Reverb speaker cables are a pair of two transparent wires used to make connections across speakers, audio amplifiers, and other audio components in offices, residential complexes, shopping malls, and stadiums.
Both wires of the speaker cable are electrically identical, but for easier identification, one of the wires is marked with a strip of Press Fit’s bright orange tracer along the entire length of the cable. This way it becomes easy to identify the correct audio polarity.
Press Fit’s Reverb Speaker Cables are manufactured using bright annealed bare copper (BC) conductors for a clear, distortion-free voice with low dB loss. The electrical signals sent over these wires get converted into mechanical movements, causing the cones of speakers and subwoofers to vibrate with the appropriate rhythm, volume, and frequency.
Like all cables, Press Fit’s Reverb speaker cable has three main characteristics: capacitance, inductance and resistance. Due to the nature of its application , resistance becomes the most important. Most speaker systems have an impedance between about 3-4 Ω and about 15 Ω. Most speaker systems today have an impedance between 4 Ω and 8 Ω.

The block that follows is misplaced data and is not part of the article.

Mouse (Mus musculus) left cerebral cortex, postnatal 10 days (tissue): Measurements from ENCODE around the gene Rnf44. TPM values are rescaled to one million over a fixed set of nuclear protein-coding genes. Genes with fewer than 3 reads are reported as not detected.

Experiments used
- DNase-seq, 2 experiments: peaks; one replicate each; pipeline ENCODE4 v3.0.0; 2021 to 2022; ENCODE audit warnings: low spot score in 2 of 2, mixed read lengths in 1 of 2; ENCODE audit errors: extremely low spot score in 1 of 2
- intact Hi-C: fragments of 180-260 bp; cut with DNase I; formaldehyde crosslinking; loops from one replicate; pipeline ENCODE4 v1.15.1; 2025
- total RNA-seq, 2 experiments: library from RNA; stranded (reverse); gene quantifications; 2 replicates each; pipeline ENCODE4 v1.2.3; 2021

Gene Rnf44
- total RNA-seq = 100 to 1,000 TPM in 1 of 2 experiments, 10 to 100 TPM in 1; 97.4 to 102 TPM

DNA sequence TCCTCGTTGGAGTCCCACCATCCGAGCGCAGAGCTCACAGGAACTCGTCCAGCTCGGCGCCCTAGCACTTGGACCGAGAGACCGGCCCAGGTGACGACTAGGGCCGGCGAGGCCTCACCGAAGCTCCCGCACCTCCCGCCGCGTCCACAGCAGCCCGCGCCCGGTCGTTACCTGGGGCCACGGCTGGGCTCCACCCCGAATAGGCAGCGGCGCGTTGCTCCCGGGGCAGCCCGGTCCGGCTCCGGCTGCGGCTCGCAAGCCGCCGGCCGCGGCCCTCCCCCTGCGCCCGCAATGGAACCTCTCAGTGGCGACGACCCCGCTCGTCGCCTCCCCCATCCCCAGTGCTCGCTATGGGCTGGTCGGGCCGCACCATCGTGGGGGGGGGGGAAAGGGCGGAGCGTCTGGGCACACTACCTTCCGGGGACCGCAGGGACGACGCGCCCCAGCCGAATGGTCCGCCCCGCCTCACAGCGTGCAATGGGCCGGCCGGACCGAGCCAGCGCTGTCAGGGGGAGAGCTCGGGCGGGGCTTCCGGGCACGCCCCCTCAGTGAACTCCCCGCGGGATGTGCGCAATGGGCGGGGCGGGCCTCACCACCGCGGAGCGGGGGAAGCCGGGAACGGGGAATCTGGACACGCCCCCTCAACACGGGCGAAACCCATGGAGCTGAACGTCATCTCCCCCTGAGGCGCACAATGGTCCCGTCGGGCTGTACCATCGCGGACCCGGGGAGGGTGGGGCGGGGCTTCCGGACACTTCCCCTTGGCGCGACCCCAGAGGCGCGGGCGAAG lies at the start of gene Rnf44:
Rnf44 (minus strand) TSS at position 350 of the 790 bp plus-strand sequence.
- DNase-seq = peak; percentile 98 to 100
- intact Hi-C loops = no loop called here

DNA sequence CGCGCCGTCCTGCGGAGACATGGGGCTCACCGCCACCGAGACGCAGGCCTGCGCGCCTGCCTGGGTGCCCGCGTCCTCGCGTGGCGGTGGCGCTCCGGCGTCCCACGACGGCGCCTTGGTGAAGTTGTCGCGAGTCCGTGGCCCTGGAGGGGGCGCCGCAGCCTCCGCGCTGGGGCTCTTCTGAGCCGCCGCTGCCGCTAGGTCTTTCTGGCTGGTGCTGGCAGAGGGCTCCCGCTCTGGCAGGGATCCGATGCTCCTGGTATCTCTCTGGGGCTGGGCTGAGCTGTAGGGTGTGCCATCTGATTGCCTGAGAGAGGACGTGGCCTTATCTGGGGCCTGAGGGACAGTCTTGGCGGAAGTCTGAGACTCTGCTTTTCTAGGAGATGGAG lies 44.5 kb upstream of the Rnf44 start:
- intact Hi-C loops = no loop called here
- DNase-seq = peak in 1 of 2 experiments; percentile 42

As the resistance in the cable increases, it will gradually affect system performance and audiophiles are usually concerned about the change in the speaker’s sound quality. Typically, the effects of the speaker cable are felt when the resistance of the cable approaches about 5% of the speaker impedance.
The resistance of the speaker cable can be altered by three main elements:
The resistance of the speaker cable is proportional to its length. So, it is a best practice to keep the length as short as possible.
The cross-sectional area or gauge (AWG) of the speaker cable has a major impact. The smaller the cross-section, the higher the resistance. It is therefore wiser to always choose a cable with a larger area.
Copper is usually the standard choice of conductive material. It has very good conductivity, can be bent easily and the cost is quite acceptable. Oxygen-free copper theoretically offers better conductivity, but does not improve perceptible audio quality and is significantly expensive.